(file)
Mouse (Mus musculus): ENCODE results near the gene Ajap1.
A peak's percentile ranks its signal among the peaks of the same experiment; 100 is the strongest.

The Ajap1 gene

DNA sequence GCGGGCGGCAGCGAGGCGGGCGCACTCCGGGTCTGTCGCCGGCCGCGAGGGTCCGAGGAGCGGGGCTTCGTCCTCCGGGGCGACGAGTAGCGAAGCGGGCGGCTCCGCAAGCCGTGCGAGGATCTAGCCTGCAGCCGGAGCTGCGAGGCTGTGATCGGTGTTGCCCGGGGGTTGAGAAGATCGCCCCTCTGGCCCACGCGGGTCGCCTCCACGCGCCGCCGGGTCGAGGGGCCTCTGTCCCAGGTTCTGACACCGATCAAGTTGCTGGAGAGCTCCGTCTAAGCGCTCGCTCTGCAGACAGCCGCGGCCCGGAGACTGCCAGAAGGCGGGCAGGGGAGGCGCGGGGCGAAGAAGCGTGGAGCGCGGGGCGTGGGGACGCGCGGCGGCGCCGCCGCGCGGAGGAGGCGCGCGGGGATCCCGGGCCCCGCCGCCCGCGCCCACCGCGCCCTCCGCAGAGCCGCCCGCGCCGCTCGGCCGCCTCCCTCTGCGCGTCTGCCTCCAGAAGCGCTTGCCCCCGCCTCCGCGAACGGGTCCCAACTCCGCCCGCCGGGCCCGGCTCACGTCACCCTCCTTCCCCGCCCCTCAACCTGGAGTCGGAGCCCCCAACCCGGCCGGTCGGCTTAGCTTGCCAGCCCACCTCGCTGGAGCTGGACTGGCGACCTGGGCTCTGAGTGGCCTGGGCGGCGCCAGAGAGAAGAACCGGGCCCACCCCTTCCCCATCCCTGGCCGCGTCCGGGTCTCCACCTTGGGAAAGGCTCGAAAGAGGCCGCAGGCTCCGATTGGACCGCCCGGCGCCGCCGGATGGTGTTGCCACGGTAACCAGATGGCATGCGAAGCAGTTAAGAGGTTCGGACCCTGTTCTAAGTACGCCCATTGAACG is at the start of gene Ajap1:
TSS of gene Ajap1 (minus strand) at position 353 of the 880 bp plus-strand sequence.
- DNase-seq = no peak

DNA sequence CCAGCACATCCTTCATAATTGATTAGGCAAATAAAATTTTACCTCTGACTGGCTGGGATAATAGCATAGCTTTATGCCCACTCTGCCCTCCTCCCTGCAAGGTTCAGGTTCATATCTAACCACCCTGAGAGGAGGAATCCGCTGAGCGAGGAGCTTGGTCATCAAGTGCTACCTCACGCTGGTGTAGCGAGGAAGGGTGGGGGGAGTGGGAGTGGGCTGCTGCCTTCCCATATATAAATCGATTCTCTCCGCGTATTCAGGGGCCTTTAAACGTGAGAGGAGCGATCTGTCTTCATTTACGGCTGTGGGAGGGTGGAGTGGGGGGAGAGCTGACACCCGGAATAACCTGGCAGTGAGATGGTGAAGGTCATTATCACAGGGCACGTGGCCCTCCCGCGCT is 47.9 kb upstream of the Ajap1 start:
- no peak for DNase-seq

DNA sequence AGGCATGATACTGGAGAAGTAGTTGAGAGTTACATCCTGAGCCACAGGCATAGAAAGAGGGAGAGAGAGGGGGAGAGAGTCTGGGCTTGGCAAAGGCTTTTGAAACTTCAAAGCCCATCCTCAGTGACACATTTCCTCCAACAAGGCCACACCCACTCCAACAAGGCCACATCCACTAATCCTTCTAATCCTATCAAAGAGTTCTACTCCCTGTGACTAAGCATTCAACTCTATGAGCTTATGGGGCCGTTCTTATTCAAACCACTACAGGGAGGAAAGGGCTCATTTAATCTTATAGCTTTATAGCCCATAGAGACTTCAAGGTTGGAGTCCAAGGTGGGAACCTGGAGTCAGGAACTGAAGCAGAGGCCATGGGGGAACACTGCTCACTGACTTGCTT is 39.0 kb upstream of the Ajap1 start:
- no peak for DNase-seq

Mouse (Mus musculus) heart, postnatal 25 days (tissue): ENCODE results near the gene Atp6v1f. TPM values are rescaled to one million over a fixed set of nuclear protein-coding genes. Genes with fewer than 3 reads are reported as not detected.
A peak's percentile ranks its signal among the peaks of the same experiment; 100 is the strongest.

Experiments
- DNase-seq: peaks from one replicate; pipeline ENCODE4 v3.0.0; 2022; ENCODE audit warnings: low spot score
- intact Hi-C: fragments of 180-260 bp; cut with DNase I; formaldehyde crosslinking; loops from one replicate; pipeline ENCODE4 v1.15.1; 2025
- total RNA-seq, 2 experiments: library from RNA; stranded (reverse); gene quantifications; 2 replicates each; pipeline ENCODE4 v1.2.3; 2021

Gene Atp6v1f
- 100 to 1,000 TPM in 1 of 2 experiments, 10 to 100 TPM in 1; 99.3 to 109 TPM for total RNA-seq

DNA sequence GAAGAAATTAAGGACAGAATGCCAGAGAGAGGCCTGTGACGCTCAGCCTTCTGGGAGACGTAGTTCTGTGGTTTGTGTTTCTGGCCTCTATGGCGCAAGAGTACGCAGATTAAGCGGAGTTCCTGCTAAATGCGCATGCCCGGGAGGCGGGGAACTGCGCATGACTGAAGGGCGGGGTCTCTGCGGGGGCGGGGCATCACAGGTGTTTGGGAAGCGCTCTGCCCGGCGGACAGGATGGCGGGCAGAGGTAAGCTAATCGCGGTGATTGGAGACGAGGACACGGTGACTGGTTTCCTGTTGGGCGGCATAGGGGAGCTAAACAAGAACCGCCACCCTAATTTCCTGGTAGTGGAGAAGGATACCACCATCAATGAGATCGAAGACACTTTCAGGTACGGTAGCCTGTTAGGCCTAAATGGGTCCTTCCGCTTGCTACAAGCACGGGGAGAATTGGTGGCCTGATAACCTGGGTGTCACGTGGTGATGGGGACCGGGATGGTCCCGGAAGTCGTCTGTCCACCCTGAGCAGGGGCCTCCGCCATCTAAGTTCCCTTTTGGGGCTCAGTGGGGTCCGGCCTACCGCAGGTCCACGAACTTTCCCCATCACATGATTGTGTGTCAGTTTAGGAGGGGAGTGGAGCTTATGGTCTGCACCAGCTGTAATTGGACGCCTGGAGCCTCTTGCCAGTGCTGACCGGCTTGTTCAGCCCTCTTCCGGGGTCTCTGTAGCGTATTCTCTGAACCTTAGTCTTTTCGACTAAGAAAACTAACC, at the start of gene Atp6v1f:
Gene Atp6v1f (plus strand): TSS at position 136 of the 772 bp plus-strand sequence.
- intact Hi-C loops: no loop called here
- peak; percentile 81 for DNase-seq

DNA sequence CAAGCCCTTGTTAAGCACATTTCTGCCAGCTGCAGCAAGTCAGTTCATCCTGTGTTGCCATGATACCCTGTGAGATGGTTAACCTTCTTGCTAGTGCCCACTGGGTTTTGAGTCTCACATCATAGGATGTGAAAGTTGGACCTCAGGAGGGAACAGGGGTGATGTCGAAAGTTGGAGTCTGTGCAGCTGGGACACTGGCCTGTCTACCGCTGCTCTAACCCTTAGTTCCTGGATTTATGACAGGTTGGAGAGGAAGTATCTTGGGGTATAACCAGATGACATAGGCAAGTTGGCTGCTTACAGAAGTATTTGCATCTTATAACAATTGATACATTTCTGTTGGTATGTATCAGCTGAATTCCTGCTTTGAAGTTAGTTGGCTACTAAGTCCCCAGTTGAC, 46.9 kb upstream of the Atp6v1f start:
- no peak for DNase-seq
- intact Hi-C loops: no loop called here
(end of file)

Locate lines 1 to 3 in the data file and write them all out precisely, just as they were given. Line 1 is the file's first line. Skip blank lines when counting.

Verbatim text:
Mouse (Mus musculus): ENCODE results near the gene Ajap1.
A peak's percentile ranks its signal among the peaks of the same experiment; 100 is the strongest.

The Ajap1 gene